Learn comprehensive details of MacRansom, a RaaS portal that breaks new ground by providing cybercrooks with full-fledged ransomware for macOS.
The Ransomware-as-a-Service model has been gaining momentum in the cybercrime underground over the past several years. Anyone with some money and time on their hands has thus been able to buy sophisticated malicious code on the dark web and become a crypto-extortionist. However, it’s not until now that this option has become available for attackers targeting Mac devices. The offer fits even hackers with the lowest tech skills as the criminals join the so-called MacRansom ransomware-as-a-Service scheme. This system provides sophisticated malware in a user-friendly manner.
This is not the first instance of Mac ransomware, in spite of the fact that most of the encryption-for-ransom attacks are designed for and deployed on Windows OS.
Malware distributors have gotten used to Windows ransomware available on a turnkey basis. Complex malicious code is presented in such a way that the distributors hardly need any proficiency to operate the attack. That is the first time low-level crooks try the same scheme tailored to hack macOS.
This brand new MacRansom RaaS, reported by security enthusiasts, runs its advertising campaign via TOR. Its website is only available with the Tor Browser and advertises incredible features of this Trojan. The ads somewhat exaggerate its benefits, yet MacRansom is the first ransomware that basically anyone can use to hack macOS for ransom.
The examination of Mac ransomware competed by IT security specialists reveals the infection has a countdown timer. This enables the attackers who directly drop the Trojan to postpone the crypto-payload execution.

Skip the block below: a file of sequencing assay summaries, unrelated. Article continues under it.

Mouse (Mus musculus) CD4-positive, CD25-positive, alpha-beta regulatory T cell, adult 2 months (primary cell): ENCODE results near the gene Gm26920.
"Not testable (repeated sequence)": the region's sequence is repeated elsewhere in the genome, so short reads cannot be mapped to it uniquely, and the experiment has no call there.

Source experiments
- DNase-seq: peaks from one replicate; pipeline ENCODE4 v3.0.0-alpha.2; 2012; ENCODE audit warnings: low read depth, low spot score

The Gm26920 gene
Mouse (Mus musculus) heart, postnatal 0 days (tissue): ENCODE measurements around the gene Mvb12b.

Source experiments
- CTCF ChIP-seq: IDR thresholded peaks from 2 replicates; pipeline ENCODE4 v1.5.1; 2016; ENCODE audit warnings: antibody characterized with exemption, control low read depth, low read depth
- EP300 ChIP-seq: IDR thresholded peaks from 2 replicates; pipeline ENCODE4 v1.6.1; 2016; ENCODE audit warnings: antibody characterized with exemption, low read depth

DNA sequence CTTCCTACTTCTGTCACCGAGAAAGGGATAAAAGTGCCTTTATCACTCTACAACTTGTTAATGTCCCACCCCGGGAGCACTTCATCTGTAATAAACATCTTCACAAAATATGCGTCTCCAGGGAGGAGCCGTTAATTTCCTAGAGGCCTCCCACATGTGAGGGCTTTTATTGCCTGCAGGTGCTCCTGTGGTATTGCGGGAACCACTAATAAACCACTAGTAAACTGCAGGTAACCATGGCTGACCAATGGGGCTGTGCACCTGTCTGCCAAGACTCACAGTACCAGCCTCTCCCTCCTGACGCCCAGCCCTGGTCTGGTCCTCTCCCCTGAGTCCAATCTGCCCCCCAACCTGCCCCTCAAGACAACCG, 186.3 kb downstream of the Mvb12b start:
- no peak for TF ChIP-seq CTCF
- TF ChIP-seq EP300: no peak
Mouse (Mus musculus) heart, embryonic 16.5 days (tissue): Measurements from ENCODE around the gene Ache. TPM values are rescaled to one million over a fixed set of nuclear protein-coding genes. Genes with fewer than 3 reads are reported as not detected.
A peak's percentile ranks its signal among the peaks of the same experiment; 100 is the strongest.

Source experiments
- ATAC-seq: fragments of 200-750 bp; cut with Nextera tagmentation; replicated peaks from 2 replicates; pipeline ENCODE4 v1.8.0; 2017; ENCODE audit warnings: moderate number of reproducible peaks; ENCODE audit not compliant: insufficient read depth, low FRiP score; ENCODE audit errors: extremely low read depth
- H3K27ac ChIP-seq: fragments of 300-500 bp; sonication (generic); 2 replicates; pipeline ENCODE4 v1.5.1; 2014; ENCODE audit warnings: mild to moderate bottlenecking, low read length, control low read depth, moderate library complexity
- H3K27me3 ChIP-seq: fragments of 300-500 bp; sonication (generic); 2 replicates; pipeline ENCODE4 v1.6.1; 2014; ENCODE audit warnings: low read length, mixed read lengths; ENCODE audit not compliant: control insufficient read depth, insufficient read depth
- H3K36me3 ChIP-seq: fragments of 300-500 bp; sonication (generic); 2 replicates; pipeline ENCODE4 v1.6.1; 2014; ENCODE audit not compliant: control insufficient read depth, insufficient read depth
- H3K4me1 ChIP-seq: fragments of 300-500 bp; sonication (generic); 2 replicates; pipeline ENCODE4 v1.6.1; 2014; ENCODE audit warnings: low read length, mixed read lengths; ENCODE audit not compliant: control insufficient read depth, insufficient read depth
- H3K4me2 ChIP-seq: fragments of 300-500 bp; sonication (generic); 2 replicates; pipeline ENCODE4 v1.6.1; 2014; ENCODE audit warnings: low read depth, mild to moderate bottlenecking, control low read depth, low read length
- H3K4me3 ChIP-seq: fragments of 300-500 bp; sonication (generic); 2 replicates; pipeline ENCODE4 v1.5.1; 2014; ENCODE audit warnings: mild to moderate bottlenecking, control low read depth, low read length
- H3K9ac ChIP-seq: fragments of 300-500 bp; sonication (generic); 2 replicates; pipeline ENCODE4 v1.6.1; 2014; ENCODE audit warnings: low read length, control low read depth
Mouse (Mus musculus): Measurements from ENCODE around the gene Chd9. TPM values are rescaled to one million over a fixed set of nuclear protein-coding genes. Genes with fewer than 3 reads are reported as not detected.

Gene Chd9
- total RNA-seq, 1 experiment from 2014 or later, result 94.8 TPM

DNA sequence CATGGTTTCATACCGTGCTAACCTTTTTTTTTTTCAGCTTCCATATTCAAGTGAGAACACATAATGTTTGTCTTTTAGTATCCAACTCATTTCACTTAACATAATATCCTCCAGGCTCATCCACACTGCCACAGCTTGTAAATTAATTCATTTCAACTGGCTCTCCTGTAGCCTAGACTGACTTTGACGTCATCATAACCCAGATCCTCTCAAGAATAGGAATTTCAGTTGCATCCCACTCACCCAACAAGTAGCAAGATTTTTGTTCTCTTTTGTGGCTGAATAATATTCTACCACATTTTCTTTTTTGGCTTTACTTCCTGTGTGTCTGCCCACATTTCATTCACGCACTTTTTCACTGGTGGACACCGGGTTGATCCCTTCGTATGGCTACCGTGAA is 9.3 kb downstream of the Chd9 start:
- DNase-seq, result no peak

The encryption hits up to 128 files only. This means the ransomware either operates in trial mode or is a bit simpler than other instances in circulation.
The impacts remain quite significant as the encrypting plague scrambles essential items like timestamps on the Mac device. This ensures any ransom-free recovery tools cannot properly restore the affected data.
The encryption attack seeks its victims to pay 500 to 1000 USD. Actually, the ransom is payable in Bitcoins and amounts to 0.25 BTC, but may vary greatly as the cryptocurrency, though steadily growing, may fluctuate significantly. The ransomware states it is going to destroy the decryptor unless the payment is made within a week. To learn how to pay the extorted amount, victims are supposed to contact the crooks via email indicated in the ransom note.
Again, as compared to Windows ransomware which hacks nearly every bit of data, MacRansom is a rather moderate and crude threat. Meanwhile, it still causes real damage to its victims.
IT security industry has expressed its concern about RaaS schemes that inspire newborn cybercriminals to engage in spreading and developing Mac encryption malware.
Researchers also observe that MacRansom is yet another proof of ransomware dominating the current malware ecosystem regardless of OS affected.
The crooks behind MacRansom do not restrict their malicious actions to encryption-for-ransom. They readily deploy spyware attacks, also tailored for macOS.
MacSpy is also available for affiliate distribution. The offer is free in its basic edition enabling scammers to log keystrokes, view the hacked device remotely, as well as intercept files shared via iCloud.
This is a far cry from what such Trojans actually do in Windows OS. However, it clearly shows the hackers are stepping into Mac's domain with actually quite dangerous tools that potentially can develop into a devastating threat.
Users tend to suppose that, as long as they operate macOS, they are almost completely safeguarded from any cyber-attacks. This opinion is getting obsolete as we observe onslaughts increasingly targeting Apple devices.